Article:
Young Criminals Will Be Sent To Children’s Homes

Teenage muggers and burglars sentenced to jail by the courts will instead attend local schools and live alongside orphans in open children’s homes. The hardened criminals would normally be locked in detention centres with specialist classrooms. But it has emerged an overcrowding crisis in the juvenile prison system is forcing the Government to dramatically relax the law. It will allow the criminals to mix with society’s most vulnerable youngsters in the relaxed regime of a mainstream children’s home for the first time. And some will even be allowed to attend local schools.

The Government has also ruled they should no longer be considered young offenders. Instead, in yet another example of political correctness, the Home Office’s new Offender Management Bill refers to the tearaways as ‘trainees’.

Critics last night condemned the move, warning it would allow juvenile criminals to coax vulnerable children towards a life of crime. They blamed the policy on the Government’s failure to provide enough places in the youth justice system, which is close to bursting point with 3,260 juveniles behind bars. Only 100 places remain.

Liberal Democrat spokesman Nick Clegg said: “Overcrowding in our prisons must not be allowed to turn children’s homes from a place of refuge into semi-penal institutions. Open homes do not offer either adequate supervision or rehabilitation. This will only increase the risk of pushing more young people towards long-term hardened criminality.”

Currently, juvenile offenders sentenced to custody by the courts must be held in Young Offender Institutes, Secure Training Centres or in secure children’s homes. They are taught within the home or institution by specialist teachers. Under the Government’s plans, the law will be changed allowing the criminals to be sent to open children’s homes, run by local councils, for the first time.

The Bill states the accommodation they are held in must no longer be for the ‘purpose of restricting liberty’. Home Office minister Gerry Sutcliffe insisted any criminals sent to open children’s homes would be subjected to a full-risk assessment to see if they are a danger to other youngsters and the public. He added: “This is about an holistic solution to tackling re-offending. It is the opportunity and the option that we require.”

Mr Sutcliffe denied the move was directly linked to a shortage of custody places, but then admitted the Government could not ‘continue with the (detention) rate we are going at’.

Helen Edwards, head of the National Offender Management Service, said there were no plans to invest in extra security measures at the open children’s homes. She added: “We won’t be putting children into these conditions unless we feel it is appropriate.” Asked if the young offenders would be allowed to attend local schools, she said: “They may if it is appropriate. We will treat every child as an individual.”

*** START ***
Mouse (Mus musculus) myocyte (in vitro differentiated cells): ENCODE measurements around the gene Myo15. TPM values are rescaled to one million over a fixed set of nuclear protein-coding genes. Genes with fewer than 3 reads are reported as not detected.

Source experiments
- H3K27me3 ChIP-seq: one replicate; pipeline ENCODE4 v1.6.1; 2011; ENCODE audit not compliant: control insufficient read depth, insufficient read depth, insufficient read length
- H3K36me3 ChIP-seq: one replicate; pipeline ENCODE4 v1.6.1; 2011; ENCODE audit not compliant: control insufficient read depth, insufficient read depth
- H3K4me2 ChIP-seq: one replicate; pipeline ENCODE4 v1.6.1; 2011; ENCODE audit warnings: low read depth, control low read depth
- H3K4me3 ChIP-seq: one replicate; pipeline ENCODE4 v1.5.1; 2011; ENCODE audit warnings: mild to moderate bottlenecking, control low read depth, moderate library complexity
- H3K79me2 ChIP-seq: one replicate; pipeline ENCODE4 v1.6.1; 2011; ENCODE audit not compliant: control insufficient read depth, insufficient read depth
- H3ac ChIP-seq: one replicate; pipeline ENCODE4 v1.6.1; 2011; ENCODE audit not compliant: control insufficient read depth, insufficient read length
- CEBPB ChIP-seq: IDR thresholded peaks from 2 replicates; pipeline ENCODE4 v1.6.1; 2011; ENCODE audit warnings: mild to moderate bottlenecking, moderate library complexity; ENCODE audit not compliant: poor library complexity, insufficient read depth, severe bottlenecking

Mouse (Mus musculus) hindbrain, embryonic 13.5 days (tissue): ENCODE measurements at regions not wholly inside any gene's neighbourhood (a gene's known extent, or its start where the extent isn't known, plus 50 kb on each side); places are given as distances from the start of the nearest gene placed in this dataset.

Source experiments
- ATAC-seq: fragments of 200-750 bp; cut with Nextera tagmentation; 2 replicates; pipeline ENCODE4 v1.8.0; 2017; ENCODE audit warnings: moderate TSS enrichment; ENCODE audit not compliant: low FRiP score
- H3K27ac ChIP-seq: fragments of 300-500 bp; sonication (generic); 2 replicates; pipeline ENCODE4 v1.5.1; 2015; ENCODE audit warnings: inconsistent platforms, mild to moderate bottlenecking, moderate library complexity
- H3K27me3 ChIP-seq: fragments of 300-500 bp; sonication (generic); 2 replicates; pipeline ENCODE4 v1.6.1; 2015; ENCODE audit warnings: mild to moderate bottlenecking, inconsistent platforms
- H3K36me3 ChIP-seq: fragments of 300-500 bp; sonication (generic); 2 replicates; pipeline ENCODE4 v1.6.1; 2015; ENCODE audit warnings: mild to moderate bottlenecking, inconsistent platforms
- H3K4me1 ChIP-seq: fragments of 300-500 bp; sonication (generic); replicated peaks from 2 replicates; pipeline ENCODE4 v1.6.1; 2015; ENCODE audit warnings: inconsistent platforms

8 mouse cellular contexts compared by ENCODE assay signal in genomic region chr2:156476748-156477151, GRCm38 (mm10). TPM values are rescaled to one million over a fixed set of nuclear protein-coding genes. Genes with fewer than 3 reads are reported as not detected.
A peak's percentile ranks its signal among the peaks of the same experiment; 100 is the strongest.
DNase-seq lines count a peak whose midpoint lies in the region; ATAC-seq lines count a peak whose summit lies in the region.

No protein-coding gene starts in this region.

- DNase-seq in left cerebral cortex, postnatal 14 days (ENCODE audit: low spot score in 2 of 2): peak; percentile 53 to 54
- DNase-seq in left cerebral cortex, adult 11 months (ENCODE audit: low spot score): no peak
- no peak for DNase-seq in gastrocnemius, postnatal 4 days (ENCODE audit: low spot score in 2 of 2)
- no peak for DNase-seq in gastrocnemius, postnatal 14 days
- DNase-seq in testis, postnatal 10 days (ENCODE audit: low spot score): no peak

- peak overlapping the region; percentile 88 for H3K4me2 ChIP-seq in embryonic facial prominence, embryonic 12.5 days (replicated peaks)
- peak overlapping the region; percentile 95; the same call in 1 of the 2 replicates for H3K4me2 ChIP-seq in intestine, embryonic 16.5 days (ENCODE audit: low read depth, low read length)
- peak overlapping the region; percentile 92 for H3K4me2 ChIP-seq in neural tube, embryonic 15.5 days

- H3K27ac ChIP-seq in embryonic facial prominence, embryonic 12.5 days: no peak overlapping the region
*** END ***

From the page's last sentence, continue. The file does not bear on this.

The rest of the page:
It sparked condemnation from victim groups. Norman Brennan, director of the Victims of Crime Trust, said: “Honest law-abiding children who are unfortunate enough to have ended up in care homes are very impressionable and vulnerable. “If they are seeing offenders in the same place then without parental guidance their role models are going to be criminals.”

To have received custody in the first place, the children are likely to be repeat offenders, Many are guilty of mugging, burglary or violent attacks.

The main focus of the Bill is supposedly knocking the failing probation service into shape. Mr Sutcliffe said it had swallowed huge amounts of public cash while failing to cut re-offending rates.

In a move likely to meet opposition from Labour MPs, it will allow private companies to bid to supervise offenders for the first time. It will also abolish existing local probation boards and replace them with probation trusts.

The Bill will introduce a 10-year maximum penalty for assisting a prisoner to escape. And the law on bringing items into jails will also be re-written, to include mobile phones, cameras and sound recording devices for the first time. Smuggling in any of these electronic devices will carry up to two years in prison, as will the smuggling of alcohol into prison. Other items including controlled drugs, explosives, firearms or offensive weapons will carry up to 10 years’ imprisonment.

A spokesperson for the Youth Justice Board said: “Effective resettlement into the community helps reduce reoffending. This proposed change will allow some children and young people sentenced to custody to be held in open conditions towards the end of their sentence, but only if it is judged safe to do so. This will help their rehabilitation and resettlement back into the community. T

“he YJB is clear that non-secure accommodation would only be applied on an individual case-by-case basis following careful risk assessment. The vast majority of young offenders will continue to be placed in secure accommodation as is now the case.”